Do you use fliers to advertise your business? In this age of Internet marketing, you’re probably overlooking the humble flyer as a way to get the word out. Don’t count it out!
Fliers are cheap and easy to produce. You can make them yourself using Word, Publisher, or many other programs. You don’t have to be an artist to make a professional looking-flyer. Follow a few simple rules and you’ll come up with the perfect one for your business.
First, you want the flyer to attract attention. Bright neon paper will get more attention than a piece of white paper. Bold type that’s large enough for people to read easily is a necessity. A picture or graphic is nice, and it needs to convey the message. This is about massage, so don’t put a picture of a flower or a yin/yang sign–put a massage-related picture. Don’t use your own logo as the main picture unless it truly conveys that this is about massage. I’ve seen thousands of logos that without the wording, people wouldn’t have a clue that it was anything massage-related.
You want the message to be short and sweet: who you are, what you do, and where you’re located. Leave plenty of white space; in other words, don’t try to pack so much on it that it ends up looking like an overload of information. You want it to be easy to read. Have the headline be a call to action–not the name of your business. Something catchy like “Don’t Put up With Pain!” or “Get Rid of Holiday Stress!” Your contact information should go at the bottom of the page. Most people are carrying around cell phones and can easily enter your number, or you can also put your name and number on pre-cut tear-offs on the bottom of the page. Don’t forget to use the spell checker.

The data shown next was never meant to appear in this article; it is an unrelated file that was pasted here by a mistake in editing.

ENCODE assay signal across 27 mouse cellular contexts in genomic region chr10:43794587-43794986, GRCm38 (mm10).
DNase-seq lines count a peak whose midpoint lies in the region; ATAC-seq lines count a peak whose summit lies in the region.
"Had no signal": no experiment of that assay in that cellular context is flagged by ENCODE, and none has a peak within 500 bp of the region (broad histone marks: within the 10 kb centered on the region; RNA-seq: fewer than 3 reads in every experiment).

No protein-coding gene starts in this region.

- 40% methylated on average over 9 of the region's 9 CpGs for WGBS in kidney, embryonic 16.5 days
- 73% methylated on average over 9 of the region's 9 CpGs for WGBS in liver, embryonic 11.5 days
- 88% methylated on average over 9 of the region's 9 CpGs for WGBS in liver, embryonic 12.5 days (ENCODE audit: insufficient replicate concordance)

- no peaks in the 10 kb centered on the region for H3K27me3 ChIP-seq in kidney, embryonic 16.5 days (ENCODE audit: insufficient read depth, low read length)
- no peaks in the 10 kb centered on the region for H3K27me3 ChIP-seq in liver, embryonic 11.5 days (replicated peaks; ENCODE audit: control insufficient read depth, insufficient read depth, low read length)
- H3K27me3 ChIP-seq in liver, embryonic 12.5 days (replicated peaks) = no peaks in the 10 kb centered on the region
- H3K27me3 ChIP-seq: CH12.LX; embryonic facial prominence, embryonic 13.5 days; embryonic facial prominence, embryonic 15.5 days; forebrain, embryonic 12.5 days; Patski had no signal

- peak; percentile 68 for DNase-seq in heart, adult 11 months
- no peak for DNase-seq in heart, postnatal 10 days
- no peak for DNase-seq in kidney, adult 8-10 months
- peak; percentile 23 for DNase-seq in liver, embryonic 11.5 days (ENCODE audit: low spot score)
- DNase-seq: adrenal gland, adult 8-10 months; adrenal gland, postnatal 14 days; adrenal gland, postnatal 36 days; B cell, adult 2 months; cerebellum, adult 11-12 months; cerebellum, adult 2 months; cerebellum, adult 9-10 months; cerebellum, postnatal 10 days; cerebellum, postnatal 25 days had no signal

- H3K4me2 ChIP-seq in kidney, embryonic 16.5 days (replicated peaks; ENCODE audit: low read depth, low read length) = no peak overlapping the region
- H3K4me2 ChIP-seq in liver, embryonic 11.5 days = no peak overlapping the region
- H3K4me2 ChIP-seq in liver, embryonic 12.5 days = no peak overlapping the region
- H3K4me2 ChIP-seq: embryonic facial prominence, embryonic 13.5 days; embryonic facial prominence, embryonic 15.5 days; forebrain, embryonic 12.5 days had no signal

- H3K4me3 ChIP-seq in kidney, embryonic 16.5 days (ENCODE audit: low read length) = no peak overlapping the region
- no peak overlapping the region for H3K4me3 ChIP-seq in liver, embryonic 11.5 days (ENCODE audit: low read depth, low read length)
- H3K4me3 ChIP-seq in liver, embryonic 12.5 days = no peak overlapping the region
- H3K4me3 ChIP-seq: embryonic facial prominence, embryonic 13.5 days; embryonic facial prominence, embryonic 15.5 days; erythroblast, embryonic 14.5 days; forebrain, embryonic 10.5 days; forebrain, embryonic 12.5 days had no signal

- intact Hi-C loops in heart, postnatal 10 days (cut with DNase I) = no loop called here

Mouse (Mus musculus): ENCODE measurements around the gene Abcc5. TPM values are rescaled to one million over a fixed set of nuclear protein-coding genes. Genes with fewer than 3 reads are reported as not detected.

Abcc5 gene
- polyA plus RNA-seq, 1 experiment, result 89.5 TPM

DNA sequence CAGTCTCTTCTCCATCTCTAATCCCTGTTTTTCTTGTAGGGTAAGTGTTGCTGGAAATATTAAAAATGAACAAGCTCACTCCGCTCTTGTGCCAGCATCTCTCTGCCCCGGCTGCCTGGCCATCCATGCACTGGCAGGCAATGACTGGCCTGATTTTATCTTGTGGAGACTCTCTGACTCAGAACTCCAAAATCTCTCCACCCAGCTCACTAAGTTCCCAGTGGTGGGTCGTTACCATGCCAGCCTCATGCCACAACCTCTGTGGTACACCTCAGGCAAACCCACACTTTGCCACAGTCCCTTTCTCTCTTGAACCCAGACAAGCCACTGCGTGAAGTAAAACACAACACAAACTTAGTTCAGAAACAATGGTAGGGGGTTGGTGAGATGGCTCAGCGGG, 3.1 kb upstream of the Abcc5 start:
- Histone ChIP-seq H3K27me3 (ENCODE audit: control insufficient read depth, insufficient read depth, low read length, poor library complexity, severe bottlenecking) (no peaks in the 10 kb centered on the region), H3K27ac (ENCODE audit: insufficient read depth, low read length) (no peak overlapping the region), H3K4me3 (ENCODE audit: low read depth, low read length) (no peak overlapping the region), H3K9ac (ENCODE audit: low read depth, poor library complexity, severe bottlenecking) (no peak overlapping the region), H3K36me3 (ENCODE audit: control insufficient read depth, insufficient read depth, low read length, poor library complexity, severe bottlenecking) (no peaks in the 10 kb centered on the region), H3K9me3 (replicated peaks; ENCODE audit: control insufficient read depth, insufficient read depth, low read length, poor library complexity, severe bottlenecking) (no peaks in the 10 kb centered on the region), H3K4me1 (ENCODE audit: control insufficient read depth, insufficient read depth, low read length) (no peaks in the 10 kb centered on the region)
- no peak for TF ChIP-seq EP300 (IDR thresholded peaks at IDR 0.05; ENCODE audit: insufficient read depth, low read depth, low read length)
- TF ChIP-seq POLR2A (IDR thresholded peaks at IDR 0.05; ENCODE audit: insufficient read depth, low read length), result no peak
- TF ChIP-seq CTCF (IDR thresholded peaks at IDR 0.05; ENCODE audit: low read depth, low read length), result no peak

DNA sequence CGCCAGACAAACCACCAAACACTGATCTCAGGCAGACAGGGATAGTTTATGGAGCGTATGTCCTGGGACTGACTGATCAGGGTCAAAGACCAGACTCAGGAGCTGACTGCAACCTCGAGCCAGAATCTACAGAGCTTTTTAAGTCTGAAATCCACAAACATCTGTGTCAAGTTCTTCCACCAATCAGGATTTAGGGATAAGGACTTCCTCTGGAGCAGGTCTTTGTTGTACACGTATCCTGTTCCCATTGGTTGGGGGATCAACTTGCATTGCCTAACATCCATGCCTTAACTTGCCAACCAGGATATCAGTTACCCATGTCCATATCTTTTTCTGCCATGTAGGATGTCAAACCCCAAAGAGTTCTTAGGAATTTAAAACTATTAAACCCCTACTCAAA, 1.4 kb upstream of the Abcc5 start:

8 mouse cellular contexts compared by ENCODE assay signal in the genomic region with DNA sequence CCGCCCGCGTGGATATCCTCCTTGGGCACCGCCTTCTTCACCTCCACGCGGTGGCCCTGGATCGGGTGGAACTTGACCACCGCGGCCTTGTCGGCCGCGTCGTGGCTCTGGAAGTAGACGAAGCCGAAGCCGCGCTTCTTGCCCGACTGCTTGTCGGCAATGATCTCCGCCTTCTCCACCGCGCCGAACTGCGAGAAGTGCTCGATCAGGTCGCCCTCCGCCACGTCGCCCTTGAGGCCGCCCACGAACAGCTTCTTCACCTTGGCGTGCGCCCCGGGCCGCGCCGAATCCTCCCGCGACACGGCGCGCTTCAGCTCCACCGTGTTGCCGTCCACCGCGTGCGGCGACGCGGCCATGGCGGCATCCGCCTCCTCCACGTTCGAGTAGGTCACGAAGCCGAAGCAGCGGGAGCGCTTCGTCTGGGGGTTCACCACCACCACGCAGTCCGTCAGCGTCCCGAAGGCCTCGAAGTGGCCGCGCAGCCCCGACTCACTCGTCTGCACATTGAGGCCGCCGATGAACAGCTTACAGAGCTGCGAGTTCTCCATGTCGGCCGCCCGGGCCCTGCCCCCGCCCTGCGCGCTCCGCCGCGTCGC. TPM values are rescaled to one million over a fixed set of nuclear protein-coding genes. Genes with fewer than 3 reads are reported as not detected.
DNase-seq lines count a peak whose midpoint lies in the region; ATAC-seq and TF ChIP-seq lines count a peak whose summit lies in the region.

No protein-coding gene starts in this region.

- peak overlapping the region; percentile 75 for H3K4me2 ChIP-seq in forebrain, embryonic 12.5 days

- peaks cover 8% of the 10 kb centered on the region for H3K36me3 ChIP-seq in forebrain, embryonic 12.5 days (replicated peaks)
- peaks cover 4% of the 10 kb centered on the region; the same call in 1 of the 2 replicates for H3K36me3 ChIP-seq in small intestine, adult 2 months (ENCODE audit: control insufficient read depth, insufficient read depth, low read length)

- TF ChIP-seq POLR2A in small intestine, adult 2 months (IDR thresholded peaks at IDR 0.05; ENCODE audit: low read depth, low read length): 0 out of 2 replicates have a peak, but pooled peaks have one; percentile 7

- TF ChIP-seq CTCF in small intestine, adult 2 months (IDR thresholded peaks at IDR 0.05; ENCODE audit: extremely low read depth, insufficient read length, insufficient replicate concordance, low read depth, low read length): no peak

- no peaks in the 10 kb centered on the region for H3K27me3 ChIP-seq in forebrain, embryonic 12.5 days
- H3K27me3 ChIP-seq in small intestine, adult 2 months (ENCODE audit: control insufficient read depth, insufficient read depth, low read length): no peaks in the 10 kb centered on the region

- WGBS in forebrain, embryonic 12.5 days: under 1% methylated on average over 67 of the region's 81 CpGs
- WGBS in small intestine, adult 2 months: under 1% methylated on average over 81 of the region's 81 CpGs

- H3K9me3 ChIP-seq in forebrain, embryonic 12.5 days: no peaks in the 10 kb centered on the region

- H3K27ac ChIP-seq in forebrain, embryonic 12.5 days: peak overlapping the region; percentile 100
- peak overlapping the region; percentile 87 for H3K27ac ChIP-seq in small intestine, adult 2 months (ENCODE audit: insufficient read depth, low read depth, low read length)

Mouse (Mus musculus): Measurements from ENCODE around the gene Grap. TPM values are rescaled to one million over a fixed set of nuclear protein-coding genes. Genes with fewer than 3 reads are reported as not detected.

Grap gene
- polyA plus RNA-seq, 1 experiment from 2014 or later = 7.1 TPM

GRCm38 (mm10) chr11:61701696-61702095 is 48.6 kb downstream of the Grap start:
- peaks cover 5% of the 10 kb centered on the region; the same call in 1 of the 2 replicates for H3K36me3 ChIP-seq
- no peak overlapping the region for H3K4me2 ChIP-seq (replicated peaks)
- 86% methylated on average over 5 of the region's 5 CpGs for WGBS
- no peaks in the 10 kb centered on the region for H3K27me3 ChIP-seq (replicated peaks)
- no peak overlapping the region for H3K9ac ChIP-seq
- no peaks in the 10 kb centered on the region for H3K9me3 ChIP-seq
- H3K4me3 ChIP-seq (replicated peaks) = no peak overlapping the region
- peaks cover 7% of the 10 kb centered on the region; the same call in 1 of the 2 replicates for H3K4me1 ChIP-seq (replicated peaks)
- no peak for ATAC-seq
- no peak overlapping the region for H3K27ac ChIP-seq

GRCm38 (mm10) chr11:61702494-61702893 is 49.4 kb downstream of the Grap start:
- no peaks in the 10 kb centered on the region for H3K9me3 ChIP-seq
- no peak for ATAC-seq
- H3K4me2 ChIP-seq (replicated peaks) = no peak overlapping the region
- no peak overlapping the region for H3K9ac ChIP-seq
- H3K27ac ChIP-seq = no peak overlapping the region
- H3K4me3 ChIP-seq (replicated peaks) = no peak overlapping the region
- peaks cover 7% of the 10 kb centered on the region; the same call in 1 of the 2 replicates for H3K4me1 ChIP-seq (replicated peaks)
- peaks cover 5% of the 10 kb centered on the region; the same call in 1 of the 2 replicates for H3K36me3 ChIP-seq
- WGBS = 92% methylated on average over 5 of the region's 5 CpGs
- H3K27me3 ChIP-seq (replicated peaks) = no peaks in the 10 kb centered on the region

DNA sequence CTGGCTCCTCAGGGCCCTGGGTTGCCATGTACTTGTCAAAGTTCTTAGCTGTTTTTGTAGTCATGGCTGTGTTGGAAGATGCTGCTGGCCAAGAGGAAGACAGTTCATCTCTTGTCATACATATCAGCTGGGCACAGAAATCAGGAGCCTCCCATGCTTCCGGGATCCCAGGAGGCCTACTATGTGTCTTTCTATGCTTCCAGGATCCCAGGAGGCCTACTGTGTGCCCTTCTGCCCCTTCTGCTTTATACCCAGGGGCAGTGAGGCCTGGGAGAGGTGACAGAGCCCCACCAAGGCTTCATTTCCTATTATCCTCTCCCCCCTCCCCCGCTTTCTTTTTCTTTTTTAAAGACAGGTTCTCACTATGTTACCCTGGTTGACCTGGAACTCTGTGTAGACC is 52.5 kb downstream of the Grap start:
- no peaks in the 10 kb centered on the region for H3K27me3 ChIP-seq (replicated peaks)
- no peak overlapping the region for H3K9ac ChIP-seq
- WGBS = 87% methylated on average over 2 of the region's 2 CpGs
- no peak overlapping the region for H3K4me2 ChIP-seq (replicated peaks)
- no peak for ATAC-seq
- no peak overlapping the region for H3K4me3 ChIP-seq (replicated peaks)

Now that you’ve got the flier, arm yourself with a box of pushpins. Keep them in a manila envelope in your car. Anywhere you go you see a bulletin board, put up a flier. They’re free, so why not make use of them? It’s a no-brainer.
Is there a university or community college in your town? There’s usually a bulletin board in every hallway. The Chamber of Commerce, the Small Business Administration, community halls, your church, grocery and convenience stores, the library, the health food store–there’s just no end to the places where bulletin boards exist. Visit local schools and ask the receptionist to put one on the bulletin board in the teacher’s lounge–maybe offering a first-time discount or an extra 15 minutes with their first session. Avoid mentioning any short-term sales or discounts that have an expiration date or you’ll need to go around and change them frequently.Works for me!